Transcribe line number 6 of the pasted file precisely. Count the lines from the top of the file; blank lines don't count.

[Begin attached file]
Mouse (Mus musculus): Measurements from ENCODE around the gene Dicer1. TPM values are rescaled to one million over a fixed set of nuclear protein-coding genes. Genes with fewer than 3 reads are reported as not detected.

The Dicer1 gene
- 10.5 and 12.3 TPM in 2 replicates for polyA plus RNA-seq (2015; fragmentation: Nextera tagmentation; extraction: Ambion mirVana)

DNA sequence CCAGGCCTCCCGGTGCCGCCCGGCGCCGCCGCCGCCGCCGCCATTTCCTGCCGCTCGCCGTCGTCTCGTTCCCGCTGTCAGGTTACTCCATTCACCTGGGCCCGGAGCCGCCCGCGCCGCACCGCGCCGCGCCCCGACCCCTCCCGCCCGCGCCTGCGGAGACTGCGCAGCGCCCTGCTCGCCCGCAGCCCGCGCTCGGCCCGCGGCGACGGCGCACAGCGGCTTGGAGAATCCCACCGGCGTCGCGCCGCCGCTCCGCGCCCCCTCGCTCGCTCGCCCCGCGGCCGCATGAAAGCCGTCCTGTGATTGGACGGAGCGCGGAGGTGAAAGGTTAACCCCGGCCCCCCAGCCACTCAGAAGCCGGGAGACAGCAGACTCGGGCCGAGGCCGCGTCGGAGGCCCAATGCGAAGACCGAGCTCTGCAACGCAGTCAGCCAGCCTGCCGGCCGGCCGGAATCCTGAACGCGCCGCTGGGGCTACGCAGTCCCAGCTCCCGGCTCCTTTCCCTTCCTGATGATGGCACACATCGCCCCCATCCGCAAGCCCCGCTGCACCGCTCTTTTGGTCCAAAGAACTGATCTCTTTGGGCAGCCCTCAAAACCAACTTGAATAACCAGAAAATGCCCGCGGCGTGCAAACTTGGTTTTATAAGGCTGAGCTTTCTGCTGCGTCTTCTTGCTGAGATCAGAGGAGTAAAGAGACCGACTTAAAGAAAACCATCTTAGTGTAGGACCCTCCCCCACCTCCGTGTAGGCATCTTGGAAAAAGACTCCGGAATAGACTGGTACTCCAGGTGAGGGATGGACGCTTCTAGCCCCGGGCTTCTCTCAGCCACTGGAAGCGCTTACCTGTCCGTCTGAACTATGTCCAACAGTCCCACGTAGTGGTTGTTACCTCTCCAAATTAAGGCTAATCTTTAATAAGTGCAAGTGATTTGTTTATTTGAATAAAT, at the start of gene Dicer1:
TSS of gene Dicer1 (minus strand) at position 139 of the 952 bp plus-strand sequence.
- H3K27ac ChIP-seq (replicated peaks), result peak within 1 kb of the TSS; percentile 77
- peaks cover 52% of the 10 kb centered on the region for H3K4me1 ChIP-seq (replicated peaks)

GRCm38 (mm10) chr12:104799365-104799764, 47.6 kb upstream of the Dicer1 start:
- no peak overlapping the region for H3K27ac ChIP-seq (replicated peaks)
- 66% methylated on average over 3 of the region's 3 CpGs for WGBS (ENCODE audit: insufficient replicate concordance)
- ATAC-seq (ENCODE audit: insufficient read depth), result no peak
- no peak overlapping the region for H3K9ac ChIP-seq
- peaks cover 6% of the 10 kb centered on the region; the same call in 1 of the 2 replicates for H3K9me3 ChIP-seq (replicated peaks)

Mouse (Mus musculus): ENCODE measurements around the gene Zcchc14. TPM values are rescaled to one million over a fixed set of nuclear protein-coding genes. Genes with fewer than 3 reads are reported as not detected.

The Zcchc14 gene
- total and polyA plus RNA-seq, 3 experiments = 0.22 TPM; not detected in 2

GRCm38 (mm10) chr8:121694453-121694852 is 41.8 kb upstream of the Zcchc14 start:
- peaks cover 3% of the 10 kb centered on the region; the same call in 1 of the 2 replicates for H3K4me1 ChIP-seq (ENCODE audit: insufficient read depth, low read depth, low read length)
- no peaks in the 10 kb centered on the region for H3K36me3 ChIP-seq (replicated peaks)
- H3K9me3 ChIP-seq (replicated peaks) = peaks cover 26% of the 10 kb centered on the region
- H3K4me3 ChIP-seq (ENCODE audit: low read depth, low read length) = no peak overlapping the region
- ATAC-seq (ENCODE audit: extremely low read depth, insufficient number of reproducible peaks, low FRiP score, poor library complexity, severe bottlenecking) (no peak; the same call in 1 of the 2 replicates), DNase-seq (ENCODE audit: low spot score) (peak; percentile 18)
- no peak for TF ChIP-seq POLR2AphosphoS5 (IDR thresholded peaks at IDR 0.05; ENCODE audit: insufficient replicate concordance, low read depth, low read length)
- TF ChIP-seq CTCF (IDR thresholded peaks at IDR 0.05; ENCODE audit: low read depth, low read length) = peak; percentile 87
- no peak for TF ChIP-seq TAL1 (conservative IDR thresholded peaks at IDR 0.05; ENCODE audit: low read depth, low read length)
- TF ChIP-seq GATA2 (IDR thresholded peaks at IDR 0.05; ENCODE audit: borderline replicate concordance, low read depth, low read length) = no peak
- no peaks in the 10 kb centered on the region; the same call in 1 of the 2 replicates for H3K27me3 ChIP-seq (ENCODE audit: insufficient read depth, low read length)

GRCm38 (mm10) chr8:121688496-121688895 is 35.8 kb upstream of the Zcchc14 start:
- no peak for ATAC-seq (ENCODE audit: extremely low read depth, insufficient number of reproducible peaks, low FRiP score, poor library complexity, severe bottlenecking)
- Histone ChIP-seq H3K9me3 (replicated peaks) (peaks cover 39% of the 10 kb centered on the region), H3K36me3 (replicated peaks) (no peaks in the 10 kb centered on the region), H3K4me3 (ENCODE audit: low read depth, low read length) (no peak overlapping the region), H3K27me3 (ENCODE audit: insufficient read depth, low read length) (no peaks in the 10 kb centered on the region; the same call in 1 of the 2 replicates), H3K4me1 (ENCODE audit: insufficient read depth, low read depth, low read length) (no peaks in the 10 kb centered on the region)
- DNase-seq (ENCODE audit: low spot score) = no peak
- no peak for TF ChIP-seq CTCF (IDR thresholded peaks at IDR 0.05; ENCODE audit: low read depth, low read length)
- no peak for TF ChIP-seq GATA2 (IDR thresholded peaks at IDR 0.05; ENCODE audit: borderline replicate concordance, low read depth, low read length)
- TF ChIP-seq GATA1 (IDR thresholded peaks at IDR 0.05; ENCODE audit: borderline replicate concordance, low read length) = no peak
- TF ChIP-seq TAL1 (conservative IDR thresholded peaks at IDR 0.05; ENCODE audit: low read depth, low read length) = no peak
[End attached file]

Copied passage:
- H3K27ac ChIP-seq (replicated peaks), result peak within 1 kb of the TSS; percentile 77